The Role of Senior Leadership 
First, and perhaps most importantly, WestJet ensures there is a relationship between leaders and employees. Saretsky said that over the years, as the airline has grown, senior leadership has insisted on getting out to meet as many WestJet employees in person as possible. Sometimes, this will come from greeting a new crop of employees. “I often go in and welcome new recruits myself,” he said. “I have people tell me that they have worked for many other companies for many years and they never once got to see the CEO. I think it’s important that people do get to see the CEO.”

Senior leaders also play a prominent role in the wide array of internal recognition and reward programs at WestJet. These programs not only underline the principles of the airline’s “culture of caring,” but reward those who best embody that culture, Saretsky said.

Molinaro agreed that reward and recognition programs are important building blocks for a culture of authenticity. “It doesn’t have to be financial,” Molinaro said. “Our experience is that leaders who use recognition and kudos to connect to their employees create a relationship that helps people buy-in to the culture. If there is no recognition or kudos, employees may doubt the authenticity of the culture. And that will impact on how customers are treated.”

Employees Invested in a Superior Customer Experience
In terms of recognition and reward, WestJet has the advantage of being an employee-owned company with a generous employee share purchase (ESP) plan. Saretsky said each year, employees have the option of diverting up to 20 per cent of their wages to the purchase of WestJet shares, with an added bonus of up to 20 per cent matching shares from the company. The ESP has been so successful in terms of employee uptake that it has become a major theme in WestJet’s advertising campaigns. Saretsky said WestJet wants its passengers to know that the airline’s employees are also owners, and thus care more about the level of service.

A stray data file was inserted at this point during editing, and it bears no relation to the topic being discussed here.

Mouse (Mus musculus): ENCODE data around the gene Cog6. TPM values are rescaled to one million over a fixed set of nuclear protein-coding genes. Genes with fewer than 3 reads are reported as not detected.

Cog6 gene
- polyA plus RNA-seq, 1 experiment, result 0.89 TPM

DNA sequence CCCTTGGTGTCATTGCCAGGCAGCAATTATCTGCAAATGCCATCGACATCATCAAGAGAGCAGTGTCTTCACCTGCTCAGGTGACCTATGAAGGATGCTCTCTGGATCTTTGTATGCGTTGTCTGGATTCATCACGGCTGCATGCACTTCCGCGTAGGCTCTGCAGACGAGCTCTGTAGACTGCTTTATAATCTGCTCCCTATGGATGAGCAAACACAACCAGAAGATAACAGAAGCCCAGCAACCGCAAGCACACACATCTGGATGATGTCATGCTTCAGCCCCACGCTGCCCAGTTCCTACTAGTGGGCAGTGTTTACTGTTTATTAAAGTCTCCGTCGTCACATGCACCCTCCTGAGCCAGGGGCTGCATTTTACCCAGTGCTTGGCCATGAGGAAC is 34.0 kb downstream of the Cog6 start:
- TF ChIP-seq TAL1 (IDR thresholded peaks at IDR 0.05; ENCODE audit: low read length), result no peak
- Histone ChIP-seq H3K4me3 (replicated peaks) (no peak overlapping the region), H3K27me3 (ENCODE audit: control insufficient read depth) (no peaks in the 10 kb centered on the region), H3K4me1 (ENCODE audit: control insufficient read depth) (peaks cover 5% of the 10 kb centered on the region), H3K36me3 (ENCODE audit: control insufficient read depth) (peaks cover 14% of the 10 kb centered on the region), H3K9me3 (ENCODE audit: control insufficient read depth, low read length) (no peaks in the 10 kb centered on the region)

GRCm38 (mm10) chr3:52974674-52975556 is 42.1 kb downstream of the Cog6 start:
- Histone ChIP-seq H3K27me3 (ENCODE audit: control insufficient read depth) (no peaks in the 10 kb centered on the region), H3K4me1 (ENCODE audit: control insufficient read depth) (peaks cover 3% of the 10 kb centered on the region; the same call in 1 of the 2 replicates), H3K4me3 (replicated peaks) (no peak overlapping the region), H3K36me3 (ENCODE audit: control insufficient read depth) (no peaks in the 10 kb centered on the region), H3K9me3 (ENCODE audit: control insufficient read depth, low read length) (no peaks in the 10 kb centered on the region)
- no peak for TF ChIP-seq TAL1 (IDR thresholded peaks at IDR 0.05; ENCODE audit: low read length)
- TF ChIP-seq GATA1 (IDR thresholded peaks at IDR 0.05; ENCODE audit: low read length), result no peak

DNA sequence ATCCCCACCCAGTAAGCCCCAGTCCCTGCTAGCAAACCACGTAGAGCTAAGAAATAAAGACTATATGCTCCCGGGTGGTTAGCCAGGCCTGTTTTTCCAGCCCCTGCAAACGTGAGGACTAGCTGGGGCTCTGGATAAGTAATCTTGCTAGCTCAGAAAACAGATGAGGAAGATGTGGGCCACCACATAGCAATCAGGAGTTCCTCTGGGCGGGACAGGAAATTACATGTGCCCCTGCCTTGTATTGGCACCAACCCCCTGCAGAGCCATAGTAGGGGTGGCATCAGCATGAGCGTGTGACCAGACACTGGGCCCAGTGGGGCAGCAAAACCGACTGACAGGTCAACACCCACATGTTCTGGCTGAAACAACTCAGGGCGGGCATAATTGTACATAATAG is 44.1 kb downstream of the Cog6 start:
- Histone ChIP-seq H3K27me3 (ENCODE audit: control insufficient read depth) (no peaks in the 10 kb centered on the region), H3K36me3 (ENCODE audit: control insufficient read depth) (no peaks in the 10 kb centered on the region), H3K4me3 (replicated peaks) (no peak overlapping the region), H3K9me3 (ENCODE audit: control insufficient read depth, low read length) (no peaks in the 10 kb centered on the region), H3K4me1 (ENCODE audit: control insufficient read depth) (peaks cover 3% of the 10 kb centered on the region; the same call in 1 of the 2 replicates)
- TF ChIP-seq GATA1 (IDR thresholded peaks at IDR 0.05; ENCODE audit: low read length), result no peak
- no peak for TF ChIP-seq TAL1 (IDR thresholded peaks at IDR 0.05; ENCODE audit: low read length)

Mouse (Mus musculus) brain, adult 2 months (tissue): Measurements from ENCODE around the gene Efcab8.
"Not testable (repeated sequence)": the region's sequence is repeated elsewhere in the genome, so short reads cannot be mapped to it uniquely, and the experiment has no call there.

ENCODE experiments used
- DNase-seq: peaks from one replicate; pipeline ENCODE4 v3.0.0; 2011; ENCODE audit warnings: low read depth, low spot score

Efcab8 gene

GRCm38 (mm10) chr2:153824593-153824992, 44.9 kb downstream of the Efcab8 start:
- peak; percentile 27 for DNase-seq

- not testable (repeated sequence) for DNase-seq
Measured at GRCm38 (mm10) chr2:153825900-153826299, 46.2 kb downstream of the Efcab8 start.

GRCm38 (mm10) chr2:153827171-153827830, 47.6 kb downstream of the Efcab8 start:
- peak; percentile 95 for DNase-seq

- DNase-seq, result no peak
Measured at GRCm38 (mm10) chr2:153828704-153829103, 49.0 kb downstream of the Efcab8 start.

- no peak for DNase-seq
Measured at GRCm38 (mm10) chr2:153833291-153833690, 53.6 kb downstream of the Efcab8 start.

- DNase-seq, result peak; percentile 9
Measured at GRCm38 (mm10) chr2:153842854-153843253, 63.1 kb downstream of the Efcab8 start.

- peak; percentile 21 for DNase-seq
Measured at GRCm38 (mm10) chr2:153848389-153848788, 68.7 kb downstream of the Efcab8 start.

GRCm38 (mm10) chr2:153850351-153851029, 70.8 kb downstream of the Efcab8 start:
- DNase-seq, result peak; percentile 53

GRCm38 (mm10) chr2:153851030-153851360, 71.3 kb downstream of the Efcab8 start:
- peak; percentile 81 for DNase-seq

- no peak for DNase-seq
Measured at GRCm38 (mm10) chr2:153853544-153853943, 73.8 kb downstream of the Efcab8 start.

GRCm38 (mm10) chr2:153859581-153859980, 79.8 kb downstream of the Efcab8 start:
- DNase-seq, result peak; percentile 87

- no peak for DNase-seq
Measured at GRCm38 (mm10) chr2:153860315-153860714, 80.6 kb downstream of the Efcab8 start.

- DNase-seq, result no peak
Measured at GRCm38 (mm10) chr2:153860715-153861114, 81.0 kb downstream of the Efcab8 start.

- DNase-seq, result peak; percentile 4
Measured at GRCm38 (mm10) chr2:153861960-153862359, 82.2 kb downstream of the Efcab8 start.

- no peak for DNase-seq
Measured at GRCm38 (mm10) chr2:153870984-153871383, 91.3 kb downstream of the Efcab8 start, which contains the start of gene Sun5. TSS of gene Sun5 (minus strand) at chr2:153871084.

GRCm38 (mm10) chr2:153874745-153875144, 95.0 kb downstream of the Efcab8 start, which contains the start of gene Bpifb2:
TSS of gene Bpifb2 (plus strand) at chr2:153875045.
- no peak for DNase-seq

The ESP is used as a springboard for two major events each year where profit-sharing cheques are handed in person to WestJet employees. Saretsky said the airline has always insisted on making these cheque presentations in person, turning the event into a massive celebration of the company’s success. “We create these moments specifically to connect our people to the company,” said Saretsky.

However, the events and promotions do not stop there. WestJet holds 200 various employee events each year, from Christmas parties to the “Kudos Corner,” an on-line program that allows passengers and co-workers to acknowledge superb customer service by a WestJetter, Saretsky said. The testimonials left at Kudos Corner are used to hand out awards to employees at public events to celebrate those who have gone above and beyond the call of duty.